Past Tense Of Smell: Smelled or Smelt? (Pronunciation & Usage)

By Benjamin Essek

What Is The Past Tense Of Smell?

You may feel shocked by over 200 irregular verbs, including the verb run and the verb forsake. But it can be easier if you learn every lesson unit daily. 

And today’s topic is smell in past tense. In short, it’s SMELT (S-M-E-L-T) or SMELLED (S-M-E-L-L-E-D). However, the latter is less common in both British and American English. We will dive into this question in our FAQ section in the final part.

To see all the verb forms for smell and smell past tense, please help check the table below:

Basic Form/Derived Form (V1) smell
Present Form/3rd Person/Singular Form (V2) smells
Past Form (V3) smelt/smelled
Past Participle Form (V4) smelt/smelled
Present Participle/Gerund (V5) smelling

To learn more about the verb “smell”, please help check the video below:

The irregular verb ‘smell’ and related vocabulary.

How To Pronounce Smell Past Tense Correctly?

Here comes a short table depicting how to enunciate the verb smell and its other forms. What we provided is based on the prestigious Oxford English Dictionary: 

Form of word


British English

American English
smell /smel/



/smelz/ /smelz/
smelt /smelt/



/smeld/ /smeld/
smelling /ˈsmelɪŋ/


How About The Meaning Of Smelt?

  1. To feel that one thing is going to happen or exists.

2. To have an unpleasant smell.

3. To put someone’s nose to breathe in or near something so that they can identify or discover its smell.

4. To be able to recognize and notice smells.

5. To notice or recognize a particular smell.

6. To have a special smell.

Past Tense For Smell: Vocabulary Quiz

Created on By Benjamin Essek

Past Tense Of Smell

Go for the homework sections, as normal, with 5 simple questions. Take your time and think through before choosing the answer:

1 / 5

  1. Cigarettes make your clothes …………… awful.

2 / 5

2. The man ………….. strongly of alcohol yesterday.

3 / 5

3. Trouble is, my tenant on the second floor can ………. coffee from my kitchen on the first floor.

4 / 5

4. Take the garbage out before it starts to …………..

5 / 5

5. He could …………. the chemical and substance effluent off the whole land: He could not remember noticing that stench before.

Your score is

The average score is 0%



Past Participle Of Smell: What Is It? 

The past tense of “smell” is “smelt”, as stated above.

Is Smelt The Past Tense Of Smell?

Yes. It’s correct. “Smelt” is also the past participle of “smell”. Besides that, “smelled” can be the alternative to “smelt” yet it’s less popular than “smelt”.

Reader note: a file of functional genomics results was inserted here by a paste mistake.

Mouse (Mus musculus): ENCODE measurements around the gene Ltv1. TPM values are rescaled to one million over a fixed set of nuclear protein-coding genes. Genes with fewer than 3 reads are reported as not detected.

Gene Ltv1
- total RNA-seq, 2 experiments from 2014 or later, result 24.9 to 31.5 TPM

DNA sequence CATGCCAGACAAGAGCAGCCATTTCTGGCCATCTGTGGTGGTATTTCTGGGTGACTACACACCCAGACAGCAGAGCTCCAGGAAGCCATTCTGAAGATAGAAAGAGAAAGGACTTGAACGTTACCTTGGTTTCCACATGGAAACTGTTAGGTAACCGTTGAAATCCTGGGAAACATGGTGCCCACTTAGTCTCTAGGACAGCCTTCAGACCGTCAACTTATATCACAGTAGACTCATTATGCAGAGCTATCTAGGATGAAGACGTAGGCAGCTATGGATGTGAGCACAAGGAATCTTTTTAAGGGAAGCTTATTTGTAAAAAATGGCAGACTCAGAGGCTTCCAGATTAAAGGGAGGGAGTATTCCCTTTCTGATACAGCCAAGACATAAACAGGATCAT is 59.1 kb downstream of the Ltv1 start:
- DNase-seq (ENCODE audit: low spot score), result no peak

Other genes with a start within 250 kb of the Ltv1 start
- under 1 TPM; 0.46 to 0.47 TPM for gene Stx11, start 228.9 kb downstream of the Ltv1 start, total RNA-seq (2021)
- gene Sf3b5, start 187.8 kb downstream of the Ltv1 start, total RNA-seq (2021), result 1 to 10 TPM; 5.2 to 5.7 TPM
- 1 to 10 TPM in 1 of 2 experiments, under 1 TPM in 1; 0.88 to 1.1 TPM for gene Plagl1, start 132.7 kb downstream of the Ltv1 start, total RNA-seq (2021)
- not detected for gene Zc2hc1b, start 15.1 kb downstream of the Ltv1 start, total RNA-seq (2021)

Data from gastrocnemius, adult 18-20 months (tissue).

How Do You Spell Smell? 

You can spell this irregular verb S-M-E-L-L.

What Are Some Idioms Using “Smell”? 

  1. Smell a rat: To suspect that one thing is wrong about a particular case.
  2. Come out of/up something smelling of roses: To have a great reputation, though you have been engaged in something that could have given people a wrong opinion of you.
  1. A rose by any other name would smell as sweet: What is vital is what things or people are, not what they are called.
  2. Wake up and smell the coffee: Mention that somebody becomes aware of what is occurring in a situation, especially when something is wrong or unpleasant.

Is It Smelling Or Smelt?

The correct answer is “is it smelt”. To explain, this sentence uses the passive voice. And you must utilize the “simple past tense” of “smell” – SMELT.

Is Spelt A Word?

Yes. Spelt is the past tense and past participle of “smell”.

Is Smell A Noun Or A Verb?

“Smell” can be a verb or a noun in a sentence. The noun “smell”, it can refer to these meanings:

  1. The act of smelling one thing.
  2. The capability to sense things with your nose.
  3. An unpleasant smell.
  4. The something’s quality that animals and people sense through their noses.

What Is The Difference Between Smelled And Smelt?

As stated, not many use “smelled” as the past tense of smell. It’s just used by a small part of American and Canadian English. Thus, “smelled” is often considered a misspelling of “smelt”. 

All in all, a writer anywhere in North America can utilize “smelled” as it is the accurate spelling. 

On the flip hand, “smelt” is exclusively in the British English language. Beyond that, both smelled and smelt are both acceptable spellings in British English.